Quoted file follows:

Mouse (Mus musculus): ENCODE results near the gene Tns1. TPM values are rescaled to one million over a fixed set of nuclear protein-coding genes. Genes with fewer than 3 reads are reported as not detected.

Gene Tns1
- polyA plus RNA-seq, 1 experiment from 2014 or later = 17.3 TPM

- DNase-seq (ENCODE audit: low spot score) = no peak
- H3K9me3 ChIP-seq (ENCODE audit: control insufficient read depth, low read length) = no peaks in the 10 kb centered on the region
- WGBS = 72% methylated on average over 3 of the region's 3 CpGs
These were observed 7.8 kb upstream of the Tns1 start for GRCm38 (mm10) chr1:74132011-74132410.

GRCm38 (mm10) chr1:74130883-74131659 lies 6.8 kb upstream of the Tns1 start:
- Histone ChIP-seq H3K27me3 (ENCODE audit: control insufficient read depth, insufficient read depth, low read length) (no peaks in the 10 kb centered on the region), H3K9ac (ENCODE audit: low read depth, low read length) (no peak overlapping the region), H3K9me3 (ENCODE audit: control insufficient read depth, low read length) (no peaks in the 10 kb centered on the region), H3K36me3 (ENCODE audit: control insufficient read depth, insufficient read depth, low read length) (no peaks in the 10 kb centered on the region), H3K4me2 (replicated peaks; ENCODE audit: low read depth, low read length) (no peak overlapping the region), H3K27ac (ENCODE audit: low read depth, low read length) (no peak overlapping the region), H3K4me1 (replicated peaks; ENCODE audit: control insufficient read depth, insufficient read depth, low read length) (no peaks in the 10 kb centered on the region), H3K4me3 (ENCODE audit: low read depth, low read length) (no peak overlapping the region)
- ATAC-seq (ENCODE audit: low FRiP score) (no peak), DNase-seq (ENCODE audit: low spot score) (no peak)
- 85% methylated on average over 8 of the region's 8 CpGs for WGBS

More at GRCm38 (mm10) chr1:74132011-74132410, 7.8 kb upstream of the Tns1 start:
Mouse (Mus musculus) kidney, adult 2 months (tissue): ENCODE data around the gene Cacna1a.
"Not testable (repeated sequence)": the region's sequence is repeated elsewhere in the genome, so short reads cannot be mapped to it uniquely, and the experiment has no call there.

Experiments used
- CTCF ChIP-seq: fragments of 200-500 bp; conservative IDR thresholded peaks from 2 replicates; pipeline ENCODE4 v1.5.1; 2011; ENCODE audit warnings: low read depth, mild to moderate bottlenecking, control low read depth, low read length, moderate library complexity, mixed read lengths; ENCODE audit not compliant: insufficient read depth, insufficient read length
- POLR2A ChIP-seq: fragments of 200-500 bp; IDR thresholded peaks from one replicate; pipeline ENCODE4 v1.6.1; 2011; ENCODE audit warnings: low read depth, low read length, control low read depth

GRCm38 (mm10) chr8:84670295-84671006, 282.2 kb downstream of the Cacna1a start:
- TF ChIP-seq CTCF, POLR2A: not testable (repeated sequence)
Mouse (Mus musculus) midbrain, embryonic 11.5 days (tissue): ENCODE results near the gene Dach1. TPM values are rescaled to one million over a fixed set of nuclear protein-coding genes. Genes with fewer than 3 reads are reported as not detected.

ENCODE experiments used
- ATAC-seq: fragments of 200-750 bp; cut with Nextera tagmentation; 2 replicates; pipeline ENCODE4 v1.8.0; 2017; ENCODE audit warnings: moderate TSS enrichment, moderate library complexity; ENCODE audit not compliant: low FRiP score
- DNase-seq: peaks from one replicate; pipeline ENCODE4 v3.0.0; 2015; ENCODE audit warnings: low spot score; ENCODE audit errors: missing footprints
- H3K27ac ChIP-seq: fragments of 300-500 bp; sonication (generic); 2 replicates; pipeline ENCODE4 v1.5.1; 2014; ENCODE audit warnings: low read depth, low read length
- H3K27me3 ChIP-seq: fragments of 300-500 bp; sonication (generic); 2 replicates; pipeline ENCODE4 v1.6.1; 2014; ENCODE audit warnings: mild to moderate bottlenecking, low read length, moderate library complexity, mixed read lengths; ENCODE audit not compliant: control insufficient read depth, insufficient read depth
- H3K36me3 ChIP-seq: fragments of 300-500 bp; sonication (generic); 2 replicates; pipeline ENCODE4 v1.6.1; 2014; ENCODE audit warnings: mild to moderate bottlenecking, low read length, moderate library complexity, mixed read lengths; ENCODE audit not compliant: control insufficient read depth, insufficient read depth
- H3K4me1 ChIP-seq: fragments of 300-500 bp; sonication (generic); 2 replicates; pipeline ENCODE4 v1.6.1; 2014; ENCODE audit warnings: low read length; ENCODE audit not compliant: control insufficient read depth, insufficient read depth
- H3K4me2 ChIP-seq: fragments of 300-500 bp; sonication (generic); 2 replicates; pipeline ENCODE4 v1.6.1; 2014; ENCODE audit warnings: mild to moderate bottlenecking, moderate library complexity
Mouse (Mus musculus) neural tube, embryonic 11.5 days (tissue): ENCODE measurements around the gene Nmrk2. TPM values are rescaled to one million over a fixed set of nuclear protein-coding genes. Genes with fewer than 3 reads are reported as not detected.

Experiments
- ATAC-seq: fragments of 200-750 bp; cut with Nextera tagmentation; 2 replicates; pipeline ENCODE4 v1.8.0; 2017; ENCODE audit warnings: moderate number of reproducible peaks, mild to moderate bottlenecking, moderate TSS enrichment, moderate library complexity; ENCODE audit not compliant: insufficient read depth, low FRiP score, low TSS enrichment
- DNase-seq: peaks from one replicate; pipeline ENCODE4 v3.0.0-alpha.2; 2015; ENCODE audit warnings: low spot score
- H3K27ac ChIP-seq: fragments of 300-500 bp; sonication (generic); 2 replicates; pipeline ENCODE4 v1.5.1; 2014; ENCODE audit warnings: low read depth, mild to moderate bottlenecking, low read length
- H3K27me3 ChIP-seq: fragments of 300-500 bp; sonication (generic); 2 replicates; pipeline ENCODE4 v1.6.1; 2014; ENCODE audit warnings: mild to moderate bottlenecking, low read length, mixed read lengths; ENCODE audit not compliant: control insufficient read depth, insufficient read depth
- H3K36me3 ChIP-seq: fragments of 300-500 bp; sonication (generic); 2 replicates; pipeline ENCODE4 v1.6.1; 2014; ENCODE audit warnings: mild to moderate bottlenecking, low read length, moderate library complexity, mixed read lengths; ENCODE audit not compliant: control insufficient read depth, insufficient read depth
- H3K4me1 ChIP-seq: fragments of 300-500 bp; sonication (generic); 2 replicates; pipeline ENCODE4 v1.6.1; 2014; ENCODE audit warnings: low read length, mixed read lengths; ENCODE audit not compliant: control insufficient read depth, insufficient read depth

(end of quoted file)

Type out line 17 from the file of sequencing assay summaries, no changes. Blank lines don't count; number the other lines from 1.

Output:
- POLR2A ChIP-seq: fragments of 200-500 bp; IDR thresholded peaks from one replicate; pipeline ENCODE4 v1.6.1; 2011; ENCODE audit warnings: low read depth, low read length, control low read depth